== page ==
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[dahy-uh-ree] /ˈdaɪ ə ri/
noun, plural diaries.
a daily record, usually private, especially of the writer's own experiences, observations, feelings, attitudes, etc.
a book for keeping such a record.
a book or pad containing pages marked and arranged in calendar order, in which to note appointments and the like.
Origin of diary
1575-85; < Latin diārium daily allowance, journal, equivalent to di(ēs) day + -ārium -ary
Can be confused
dairy, diary.
1, 2. journal, daybook, log, chronicle. Unabridged
Based on the Random House Dictionary, © Random House, Inc. 2015.
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Examples from the web for diary
  • He thought of writing an online diary of his own but concluded that his life was too boring.
  • Letter-writing and diary-keeping were unusual, especially for commoners.
  • Fay's diary includes stories of close encounters with animals, near-starvation, and disease.
  • Keeping a diary and trying to keep active was part of the plan.
  • And the stories she shared in a diary showed she routinely put herself in situations the rest of us would do anything to avoid.
  • So, if you write a diary, right next to your diary it's going to be your own personal blogroll links.
  • It becomes an open diary or confessional booth, where inward thoughts are publicly aired.
  • Read a day-by-day diary of the ultralight-led whooping crane migration and discover more about this unique effort.
  • Some use it to engender political action, while others use it as a personal diary.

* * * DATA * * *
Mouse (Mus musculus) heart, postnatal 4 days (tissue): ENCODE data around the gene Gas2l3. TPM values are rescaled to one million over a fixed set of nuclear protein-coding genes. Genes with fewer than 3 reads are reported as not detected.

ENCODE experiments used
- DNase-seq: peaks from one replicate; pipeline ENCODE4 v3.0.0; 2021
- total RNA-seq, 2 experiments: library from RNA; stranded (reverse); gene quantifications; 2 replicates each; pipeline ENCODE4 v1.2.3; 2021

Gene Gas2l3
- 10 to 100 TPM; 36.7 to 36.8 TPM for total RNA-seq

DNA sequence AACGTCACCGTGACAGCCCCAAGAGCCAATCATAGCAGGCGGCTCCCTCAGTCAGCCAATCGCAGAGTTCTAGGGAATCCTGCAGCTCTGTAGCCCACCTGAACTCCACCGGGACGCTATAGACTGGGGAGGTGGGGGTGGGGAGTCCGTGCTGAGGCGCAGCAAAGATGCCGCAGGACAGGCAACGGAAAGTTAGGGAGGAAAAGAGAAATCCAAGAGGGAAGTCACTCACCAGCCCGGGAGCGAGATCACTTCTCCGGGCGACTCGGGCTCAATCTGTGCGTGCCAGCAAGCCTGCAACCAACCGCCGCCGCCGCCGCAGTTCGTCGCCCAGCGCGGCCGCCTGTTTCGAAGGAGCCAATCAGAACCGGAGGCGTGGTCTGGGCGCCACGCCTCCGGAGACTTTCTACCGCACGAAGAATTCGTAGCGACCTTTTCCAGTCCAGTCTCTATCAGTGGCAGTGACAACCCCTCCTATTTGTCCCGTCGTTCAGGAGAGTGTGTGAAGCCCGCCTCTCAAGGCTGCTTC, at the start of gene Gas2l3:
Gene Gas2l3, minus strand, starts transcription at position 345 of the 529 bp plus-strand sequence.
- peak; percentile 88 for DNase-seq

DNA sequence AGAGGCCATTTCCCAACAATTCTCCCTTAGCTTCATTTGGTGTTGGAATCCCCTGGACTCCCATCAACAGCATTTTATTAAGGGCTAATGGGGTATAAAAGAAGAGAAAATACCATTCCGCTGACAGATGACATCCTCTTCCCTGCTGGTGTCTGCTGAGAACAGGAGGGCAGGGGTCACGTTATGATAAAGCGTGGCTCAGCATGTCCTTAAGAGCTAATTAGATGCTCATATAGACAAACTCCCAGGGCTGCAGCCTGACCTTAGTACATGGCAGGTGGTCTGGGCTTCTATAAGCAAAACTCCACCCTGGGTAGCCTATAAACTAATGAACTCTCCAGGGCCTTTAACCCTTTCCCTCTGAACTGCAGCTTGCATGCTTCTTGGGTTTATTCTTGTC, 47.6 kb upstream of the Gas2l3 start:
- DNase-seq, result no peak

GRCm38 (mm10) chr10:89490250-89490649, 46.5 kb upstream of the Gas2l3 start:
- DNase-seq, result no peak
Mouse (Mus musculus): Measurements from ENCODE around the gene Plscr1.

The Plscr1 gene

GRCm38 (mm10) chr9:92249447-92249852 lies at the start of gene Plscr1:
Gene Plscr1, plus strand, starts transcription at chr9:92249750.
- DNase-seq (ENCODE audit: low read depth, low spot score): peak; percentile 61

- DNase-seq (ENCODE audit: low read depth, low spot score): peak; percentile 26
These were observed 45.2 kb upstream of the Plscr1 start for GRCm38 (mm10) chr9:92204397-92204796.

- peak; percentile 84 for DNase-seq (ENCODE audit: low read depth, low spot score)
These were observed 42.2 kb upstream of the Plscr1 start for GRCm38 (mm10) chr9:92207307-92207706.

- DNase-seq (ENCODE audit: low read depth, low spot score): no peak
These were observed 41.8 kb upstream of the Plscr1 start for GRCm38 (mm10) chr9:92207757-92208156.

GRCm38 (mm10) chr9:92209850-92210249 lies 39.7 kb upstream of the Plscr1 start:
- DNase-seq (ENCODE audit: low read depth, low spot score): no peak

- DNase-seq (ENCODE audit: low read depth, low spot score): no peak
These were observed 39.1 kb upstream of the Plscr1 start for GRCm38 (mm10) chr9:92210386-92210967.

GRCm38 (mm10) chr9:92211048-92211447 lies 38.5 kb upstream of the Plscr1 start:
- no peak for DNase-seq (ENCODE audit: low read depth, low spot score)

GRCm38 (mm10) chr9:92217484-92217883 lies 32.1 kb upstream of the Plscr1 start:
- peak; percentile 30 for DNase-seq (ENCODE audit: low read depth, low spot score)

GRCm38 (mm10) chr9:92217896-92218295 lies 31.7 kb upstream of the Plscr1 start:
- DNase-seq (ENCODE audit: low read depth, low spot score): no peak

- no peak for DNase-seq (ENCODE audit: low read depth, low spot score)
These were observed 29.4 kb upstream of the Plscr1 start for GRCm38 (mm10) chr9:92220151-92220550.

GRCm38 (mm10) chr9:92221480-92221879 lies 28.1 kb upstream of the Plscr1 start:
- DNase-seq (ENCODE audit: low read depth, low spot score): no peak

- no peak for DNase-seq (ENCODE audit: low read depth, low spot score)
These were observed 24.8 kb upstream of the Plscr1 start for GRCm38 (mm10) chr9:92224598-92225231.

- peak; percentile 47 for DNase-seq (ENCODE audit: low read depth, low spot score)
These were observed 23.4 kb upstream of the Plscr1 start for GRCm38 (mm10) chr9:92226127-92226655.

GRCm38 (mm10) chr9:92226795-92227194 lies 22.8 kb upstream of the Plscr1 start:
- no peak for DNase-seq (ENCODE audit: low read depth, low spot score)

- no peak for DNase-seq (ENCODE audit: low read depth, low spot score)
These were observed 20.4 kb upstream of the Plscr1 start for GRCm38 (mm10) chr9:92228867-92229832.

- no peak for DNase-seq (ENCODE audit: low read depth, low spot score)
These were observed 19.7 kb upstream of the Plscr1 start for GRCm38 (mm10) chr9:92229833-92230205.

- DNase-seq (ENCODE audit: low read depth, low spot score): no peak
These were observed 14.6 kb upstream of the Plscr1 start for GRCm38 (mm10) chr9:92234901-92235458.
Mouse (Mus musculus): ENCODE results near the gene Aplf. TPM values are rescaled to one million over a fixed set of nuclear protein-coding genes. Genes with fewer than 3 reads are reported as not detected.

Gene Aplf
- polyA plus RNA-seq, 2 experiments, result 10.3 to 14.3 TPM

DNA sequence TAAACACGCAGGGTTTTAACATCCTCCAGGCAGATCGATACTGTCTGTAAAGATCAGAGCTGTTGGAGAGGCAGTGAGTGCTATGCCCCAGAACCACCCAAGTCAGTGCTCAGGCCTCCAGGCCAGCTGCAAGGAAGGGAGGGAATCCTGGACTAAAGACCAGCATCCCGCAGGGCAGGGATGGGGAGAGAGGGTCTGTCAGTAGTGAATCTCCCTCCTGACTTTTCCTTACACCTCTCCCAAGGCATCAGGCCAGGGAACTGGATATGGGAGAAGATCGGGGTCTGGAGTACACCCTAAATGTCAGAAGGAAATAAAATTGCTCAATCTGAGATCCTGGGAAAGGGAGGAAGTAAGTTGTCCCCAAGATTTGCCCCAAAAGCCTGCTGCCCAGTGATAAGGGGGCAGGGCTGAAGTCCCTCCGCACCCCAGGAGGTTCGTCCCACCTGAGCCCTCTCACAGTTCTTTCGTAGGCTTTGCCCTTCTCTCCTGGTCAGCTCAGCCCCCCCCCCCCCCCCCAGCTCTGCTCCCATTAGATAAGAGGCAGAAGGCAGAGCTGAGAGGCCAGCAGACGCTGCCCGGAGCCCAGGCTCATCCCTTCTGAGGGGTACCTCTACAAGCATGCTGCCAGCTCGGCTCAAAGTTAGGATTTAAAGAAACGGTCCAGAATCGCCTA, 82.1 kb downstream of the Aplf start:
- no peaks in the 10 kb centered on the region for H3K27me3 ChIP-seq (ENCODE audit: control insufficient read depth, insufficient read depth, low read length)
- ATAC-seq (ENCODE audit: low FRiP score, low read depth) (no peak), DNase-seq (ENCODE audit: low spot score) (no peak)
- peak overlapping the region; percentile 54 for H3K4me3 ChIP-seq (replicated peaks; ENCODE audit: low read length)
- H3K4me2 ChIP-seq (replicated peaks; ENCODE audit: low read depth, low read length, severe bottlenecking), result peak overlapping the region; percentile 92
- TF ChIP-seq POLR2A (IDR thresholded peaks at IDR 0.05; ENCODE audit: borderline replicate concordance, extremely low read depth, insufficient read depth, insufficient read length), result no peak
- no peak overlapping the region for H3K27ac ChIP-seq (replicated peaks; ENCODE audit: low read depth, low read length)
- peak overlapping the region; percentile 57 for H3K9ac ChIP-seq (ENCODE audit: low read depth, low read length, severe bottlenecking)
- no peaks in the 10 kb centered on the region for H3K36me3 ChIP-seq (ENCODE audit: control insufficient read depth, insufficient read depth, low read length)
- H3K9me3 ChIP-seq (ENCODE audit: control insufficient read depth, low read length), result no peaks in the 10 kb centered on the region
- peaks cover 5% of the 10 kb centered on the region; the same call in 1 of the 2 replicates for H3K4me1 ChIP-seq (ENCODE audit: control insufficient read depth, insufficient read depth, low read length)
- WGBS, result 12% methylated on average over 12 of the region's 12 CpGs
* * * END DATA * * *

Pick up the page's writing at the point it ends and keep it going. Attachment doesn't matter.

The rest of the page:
• Keep a rolling diary of speaking engagements, media events, and conference appearances.
British Dictionary definitions for diary


noun (pl) -ries
a personal record of daily events, appointments, observations, etc
a book for keeping such a record
Word Origin
C16: from Latin diārium daily allocation of food or money, journal, from diēs day
Collins English Dictionary - Complete & Unabridged 2012 Digital Edition
© William Collins Sons & Co. Ltd. 1979, 1986 © HarperCollins
Publishers 1998, 2000, 2003, 2005, 2006, 2007, 2009, 2012
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Word Origin and History for diary

1580s, from Latin diarium "daily allowance," later "a journal," neuter of diarius "daily," from dies "day" (see diurnal); also see -ary. Earliest sense was a daily record of events; sense of the book in which such are written is said to be first attested in Ben Jonson's "Volpone" (1605).

Online Etymology Dictionary, © 2010 Douglas Harper
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